The Budget is "well-calibrated" to both address productivity and help lift wages, noted one of the panellists at a radio discussion yesterday.
Mr Vishnu Varathan, head of economics and strategy at Mizuho Bank, pointed to the Wage Credit Scheme, which has been extended because pay for low-income workers has "lagged for the longest time", leading to inequality.
The scheme will be extended for an additional three years until 2020, but with gradually reduced levels of co-funding by the Government. It will provide 20 per cent co-funding for this year, 15 per cent for next year and 10 per cent for 2020.
The scheme, which aims to encourage employers to share productivity gains with staff, will cost the Government about $1.8 billion over the next three years.
"So one of the things the Government wants to do is, while raising productivity, they also want to raise wages to ensure well-being across the board," Mr Varathan added during the discussion on Money FM 89.3 yesterday morning. "They would much rather re-engineer the jobs to fit the wages, but they don't want wages to lag for too long."
The panel, which was moderated by The Straits Times associate editor Vikram Khanna, also included Mr Ajay Sanganeria, tax partner at KPMG, and Ademco Security managing director Toby Koh.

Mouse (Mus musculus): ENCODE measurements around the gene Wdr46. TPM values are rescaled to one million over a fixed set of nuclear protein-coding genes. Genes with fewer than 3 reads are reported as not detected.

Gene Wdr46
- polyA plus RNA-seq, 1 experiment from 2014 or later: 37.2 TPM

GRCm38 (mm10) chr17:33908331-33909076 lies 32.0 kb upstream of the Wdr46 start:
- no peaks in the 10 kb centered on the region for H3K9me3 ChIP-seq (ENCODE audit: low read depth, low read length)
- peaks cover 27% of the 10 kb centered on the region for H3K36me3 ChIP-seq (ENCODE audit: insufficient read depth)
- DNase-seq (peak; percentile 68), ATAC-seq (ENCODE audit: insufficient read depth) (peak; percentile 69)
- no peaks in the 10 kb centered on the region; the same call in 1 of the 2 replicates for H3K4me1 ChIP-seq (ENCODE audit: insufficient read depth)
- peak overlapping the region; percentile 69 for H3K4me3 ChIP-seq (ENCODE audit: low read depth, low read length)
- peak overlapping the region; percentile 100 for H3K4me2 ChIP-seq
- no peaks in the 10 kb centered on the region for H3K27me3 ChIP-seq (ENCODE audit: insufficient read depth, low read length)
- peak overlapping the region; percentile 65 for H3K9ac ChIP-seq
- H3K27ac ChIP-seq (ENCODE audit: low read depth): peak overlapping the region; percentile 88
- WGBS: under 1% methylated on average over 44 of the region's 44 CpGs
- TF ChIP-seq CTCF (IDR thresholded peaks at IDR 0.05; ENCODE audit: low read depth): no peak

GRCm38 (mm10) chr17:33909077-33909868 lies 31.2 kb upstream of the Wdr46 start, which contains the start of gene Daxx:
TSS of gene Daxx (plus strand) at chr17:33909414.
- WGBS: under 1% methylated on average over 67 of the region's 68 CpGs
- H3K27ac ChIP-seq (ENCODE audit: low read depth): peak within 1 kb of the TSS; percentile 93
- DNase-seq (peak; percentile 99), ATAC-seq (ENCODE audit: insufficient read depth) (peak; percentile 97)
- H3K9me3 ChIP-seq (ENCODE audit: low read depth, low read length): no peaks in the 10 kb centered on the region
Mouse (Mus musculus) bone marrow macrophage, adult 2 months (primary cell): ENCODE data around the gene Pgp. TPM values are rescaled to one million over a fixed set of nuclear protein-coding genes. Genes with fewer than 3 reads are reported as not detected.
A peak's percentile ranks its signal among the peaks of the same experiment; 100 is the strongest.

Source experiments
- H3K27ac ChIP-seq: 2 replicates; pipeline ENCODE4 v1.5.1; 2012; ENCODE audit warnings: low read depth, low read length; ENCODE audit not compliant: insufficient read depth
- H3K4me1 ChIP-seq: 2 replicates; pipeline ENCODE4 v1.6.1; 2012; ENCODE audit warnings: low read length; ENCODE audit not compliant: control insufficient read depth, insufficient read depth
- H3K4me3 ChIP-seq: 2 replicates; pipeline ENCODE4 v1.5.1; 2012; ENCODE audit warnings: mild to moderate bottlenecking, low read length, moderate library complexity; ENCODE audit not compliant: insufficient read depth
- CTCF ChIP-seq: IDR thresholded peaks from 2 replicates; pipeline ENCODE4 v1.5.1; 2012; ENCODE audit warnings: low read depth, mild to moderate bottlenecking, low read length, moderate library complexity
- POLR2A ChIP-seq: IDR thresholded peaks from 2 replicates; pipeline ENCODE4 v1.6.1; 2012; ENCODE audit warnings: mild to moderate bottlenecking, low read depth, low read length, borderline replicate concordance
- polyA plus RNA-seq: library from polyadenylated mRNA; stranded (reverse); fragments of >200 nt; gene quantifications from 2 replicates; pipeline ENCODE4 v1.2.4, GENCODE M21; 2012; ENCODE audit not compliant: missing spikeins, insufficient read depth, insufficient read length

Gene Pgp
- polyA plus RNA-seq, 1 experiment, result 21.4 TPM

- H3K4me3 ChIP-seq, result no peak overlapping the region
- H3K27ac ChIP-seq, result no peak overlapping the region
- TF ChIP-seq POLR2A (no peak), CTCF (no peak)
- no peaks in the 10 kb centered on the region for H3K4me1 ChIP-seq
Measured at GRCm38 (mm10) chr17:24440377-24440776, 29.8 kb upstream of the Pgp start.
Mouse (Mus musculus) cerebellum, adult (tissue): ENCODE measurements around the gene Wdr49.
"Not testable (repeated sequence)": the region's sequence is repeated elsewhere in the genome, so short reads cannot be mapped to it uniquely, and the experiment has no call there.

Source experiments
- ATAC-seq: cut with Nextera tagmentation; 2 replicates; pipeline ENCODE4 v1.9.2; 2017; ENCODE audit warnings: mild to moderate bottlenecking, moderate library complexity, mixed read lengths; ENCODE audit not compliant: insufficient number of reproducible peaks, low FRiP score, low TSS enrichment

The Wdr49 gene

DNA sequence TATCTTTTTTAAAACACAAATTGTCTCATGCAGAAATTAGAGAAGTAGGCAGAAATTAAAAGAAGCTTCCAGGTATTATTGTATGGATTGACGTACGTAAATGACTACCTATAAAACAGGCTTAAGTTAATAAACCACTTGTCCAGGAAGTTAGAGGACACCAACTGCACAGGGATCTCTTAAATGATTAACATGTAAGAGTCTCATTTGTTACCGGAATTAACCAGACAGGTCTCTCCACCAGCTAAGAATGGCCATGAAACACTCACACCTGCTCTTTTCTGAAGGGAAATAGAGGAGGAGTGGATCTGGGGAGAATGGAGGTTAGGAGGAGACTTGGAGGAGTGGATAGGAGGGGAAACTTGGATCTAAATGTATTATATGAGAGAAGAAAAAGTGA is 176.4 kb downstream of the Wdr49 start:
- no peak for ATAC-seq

They touched on new Budget measures, in particular the proposed rise in the goods and services tax (GST), slated to come into effect some time between 2021 and 2025, as well as the increase in corporate tax rebate from 7 per cent now.
Mr Sanganeria noted it was "inevitable" the GST would go up, given that most Organisation for Economic Cooperation and Development countries impose the levy in the range of 10 per cent to 15 per cent. "We have a surplus now, so the current Government isn't going to hasten it (the GST hike)... I think starting in 2021 gives the Government a good time to think about it," he said, adding that clarity on how much GST will be hiked removes any uncertainty over the amount, but leaves some flexibility around timing depending on tax buoyancy.
Mr Koh said he believes the hike in corporate tax rebate will keep businesses happy, even though it was a small rise of $5,000. "I think it helps, and sends a strong signal to the business community that the Government is concerned about viability, and whether the economy is taking off on a strong tangent."
The panel also discussed the new higher stamp duty for property: It raises the top marginal buyer's rate for residential real estate from 3 per cent to 4 per cent. "I think they are moving in line and saying we need to narrow the gap in income disparity," Mr Varathan said. "As Singapore ages, a lot of the disparity may not be from the earnings, but what we have in terms of wealth, and property accounts for a big part of it."